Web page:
Something more accurate would be you have a car registered to you. You give said car to a friend. He hits and runs and now the police have found their way back to you because you are registered for the car. That is essentially what has happened. From there two things can happen. You can prove to the police that you were not driving the car. Or you can not.
As for the credit card, and devices not making him responsible I disagree. They show a link between two accounts and Apple is within their rights to remove ALL accounts they suspect are involved. He really has no one to blame for this but himself and the burden of proof is completely on him and not on Apple.
He is lucky he made a popular dev app and some of the rockstar Apple indie devs made his case a big deal. This type of thing probably occurs regularly and you never hear about it. People having two accounts, one of which is used for nefarious purposes is very common.
Are you a dev? Can you point out where in the Apple dev agreement or resgistration process it is stated that using your credit card to pay for a dev account makes you responsible for it?
I do agree that the only reason we are hearing about this case is that the app in question was popular with well-known devs and bloggers. And it does seem that the dev has been at least a little naive. And maybe he is just making up excuses to cover his misbehavior. But to me, the story of doing a favor for a relative who didn't have a credit card seems credible, because for a long time, I didn't have a credit card and often had to ask people to help me out with paying for things with their credit cards. And now that I have one, I'd be willing to do the same for someone else.
Obviously the information in the two accounts was separate. They, as a company, did not do their due dilligence - you talk about Apple as an infallible entity checking every avenue presented to them, but the very fact that they did not contact the other account means they shut down his account without notice and tripped up. Seriously, the card was in his name, the fraudulent account was not: that's just a single avenue that Apple should be embarrassed about not questioning in the first place.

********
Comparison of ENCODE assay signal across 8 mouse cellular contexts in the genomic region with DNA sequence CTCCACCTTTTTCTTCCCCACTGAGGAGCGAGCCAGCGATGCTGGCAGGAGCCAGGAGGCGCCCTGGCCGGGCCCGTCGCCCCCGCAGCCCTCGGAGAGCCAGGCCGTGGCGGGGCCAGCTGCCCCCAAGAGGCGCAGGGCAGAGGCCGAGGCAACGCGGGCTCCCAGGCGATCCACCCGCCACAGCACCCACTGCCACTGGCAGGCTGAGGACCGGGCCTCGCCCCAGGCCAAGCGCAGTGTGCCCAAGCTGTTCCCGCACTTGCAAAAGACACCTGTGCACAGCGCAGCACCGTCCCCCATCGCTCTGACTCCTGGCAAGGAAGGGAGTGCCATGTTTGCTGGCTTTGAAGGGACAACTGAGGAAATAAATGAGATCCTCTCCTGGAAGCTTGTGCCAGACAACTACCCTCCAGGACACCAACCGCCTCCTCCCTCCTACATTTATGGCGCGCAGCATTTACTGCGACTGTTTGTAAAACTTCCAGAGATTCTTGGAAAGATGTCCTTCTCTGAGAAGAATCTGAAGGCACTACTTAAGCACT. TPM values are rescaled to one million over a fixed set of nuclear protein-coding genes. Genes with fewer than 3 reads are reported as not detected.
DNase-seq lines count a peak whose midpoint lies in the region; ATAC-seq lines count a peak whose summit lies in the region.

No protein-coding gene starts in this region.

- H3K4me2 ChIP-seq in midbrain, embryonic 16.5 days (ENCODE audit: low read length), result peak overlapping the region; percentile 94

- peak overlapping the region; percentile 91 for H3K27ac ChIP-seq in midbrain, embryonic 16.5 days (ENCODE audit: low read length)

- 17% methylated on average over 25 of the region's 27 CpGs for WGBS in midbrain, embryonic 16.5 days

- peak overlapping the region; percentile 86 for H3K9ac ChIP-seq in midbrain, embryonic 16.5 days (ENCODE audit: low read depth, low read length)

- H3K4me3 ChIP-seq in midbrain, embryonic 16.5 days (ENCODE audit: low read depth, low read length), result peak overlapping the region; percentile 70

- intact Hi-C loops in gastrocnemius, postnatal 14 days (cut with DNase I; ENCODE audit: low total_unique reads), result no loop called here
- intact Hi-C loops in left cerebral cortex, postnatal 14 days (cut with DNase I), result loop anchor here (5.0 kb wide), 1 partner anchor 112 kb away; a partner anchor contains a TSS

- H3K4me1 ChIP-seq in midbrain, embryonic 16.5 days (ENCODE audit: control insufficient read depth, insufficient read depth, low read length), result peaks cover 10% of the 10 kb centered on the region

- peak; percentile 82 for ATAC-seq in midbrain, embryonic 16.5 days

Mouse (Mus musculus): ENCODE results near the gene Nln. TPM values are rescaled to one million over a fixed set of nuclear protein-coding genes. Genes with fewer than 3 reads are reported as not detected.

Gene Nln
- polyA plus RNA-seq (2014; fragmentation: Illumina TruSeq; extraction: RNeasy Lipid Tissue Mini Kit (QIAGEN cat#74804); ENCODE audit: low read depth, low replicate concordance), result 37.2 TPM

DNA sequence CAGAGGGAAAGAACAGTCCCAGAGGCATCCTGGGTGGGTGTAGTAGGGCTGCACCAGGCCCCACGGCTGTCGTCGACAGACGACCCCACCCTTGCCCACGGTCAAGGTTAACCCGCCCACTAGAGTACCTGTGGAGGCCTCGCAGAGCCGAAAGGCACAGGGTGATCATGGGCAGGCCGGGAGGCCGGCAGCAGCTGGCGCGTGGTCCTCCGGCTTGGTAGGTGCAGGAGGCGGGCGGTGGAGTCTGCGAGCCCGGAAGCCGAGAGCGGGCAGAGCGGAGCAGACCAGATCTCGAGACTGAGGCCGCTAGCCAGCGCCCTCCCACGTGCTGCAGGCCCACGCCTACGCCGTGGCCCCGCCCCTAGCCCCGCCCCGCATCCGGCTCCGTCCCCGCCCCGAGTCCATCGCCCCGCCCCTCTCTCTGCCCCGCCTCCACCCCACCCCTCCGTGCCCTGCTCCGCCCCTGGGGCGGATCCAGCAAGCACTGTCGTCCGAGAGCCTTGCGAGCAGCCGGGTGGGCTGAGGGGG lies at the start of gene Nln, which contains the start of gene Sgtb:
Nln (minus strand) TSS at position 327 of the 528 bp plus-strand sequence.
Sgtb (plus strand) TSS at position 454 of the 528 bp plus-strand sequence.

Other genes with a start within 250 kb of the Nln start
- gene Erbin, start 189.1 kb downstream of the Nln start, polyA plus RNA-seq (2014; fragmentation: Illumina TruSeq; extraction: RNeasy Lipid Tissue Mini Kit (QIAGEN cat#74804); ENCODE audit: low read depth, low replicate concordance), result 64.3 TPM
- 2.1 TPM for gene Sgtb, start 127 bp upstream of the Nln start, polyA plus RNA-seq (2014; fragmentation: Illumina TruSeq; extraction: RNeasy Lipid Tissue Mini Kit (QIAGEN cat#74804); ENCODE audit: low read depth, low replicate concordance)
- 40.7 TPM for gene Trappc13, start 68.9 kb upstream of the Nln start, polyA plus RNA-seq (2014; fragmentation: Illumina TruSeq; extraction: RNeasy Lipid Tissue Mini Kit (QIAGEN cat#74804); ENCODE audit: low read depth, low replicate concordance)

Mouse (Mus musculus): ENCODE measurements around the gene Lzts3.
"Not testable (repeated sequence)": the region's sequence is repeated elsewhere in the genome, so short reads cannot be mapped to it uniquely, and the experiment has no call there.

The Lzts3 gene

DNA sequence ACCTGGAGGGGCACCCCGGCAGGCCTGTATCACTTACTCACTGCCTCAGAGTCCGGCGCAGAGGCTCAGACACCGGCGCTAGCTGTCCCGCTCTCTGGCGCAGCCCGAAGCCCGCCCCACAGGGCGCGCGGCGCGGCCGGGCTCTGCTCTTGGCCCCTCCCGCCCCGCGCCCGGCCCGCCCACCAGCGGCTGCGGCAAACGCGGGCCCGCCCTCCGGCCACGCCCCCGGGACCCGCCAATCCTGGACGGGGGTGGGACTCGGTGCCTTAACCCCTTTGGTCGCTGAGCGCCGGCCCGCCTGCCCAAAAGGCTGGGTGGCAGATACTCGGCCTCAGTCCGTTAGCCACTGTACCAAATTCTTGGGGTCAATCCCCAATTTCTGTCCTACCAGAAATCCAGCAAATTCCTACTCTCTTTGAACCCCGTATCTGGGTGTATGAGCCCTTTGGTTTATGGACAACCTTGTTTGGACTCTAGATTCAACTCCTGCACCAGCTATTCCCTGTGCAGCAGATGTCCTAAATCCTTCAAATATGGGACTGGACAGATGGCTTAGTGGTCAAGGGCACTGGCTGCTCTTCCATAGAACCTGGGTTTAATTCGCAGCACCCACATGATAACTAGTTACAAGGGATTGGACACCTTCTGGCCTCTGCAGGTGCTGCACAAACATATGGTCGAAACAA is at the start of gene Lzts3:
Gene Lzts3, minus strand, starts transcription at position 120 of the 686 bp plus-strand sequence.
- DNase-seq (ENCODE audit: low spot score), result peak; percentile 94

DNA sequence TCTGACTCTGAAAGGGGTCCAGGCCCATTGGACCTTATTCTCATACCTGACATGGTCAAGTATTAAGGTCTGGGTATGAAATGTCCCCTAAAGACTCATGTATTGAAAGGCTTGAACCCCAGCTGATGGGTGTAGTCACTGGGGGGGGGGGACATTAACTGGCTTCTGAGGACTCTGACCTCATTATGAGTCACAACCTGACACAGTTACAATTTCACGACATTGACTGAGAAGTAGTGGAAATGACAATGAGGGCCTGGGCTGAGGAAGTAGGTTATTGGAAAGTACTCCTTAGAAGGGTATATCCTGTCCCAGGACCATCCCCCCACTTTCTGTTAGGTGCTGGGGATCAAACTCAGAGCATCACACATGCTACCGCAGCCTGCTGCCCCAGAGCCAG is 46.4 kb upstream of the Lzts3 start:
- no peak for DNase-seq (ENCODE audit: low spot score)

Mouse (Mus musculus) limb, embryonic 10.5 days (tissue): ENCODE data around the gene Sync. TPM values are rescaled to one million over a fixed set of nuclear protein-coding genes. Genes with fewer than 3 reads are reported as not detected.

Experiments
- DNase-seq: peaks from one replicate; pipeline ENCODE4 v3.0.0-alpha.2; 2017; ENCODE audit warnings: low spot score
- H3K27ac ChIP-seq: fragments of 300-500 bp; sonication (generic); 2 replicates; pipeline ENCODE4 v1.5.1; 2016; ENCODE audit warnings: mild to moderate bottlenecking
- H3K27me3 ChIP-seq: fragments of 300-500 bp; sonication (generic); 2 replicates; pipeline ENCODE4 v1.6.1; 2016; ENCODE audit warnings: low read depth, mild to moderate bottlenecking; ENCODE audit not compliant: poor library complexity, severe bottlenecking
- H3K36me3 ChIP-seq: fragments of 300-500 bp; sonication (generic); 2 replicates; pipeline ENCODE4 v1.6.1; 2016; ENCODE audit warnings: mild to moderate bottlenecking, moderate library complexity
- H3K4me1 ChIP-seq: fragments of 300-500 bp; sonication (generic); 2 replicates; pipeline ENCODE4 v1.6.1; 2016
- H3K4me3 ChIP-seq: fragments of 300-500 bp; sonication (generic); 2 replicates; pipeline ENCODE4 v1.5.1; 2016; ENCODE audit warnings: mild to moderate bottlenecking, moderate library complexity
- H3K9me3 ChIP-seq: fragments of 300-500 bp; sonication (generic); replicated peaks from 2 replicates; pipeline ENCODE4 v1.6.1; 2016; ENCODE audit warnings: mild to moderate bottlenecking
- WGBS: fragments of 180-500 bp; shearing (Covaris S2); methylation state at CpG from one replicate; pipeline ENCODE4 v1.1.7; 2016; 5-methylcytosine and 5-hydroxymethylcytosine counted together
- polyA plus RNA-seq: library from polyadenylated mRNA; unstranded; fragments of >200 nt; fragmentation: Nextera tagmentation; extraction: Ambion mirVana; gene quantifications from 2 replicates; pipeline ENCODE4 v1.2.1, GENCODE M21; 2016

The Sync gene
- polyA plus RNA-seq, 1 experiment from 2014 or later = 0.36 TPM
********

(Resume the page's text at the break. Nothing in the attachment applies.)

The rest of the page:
I would moreorless agree that he would be responsible had they actually been in contact and he continued to pay for a fraudulent account, but that isn't what happened because of Apple, not because of him.
Then there is Apple contacting him to work with him, trying to control the narrative, and finally smearing his name with falsehoods. Really great move towards someone who is obviously represents an ideal Indie Developer. A massive company uses its fanboy base armed with nothing but their word which was wrong. Since you're so into this POV, why don't you just explain why a massive company made a show with the PR release on Sunday after working with him and leaving him hanging? He didn't post the audio until after, which saved his name in my eyes but breaking their word. So far he's done nothing to break his other than omit knowledge he had no way of knowing about until after Apple started taking heat and explained. No lies. And explainantions just as people want.
I don't know what an Apple-at-all-goat is, but the very fact you love to throw around ideas like Hitler Apple for those who don't see them in every positive light is moreorless a sign that you need to pull your head out of somewhere. The fact that you can't see any fault with a company is a little sad. Done.
Gather round, folks, let me tell you a story.
So 5 or 6 years ago, this guy named Bogdan Popescu starts a company called Kapeli and writes a bunch of Shovelware. Puts out a bunch of PR for crap like MoveAddict.
All of this is featured on his website, kapeli.com. There in the header...moveAddict, iGuard…and something called ‘Dash’.
Even his old Twitter posts confirm this.
Over time, Dash explodes in popularity. It fills a niche and is actually legitimately useful. He “goes legit”, creates a new dev account tied to the same com.kapeli bundle identifier. Suddenly — publically, to those who can’t see his bundle identifiers — it’s the only app he makes!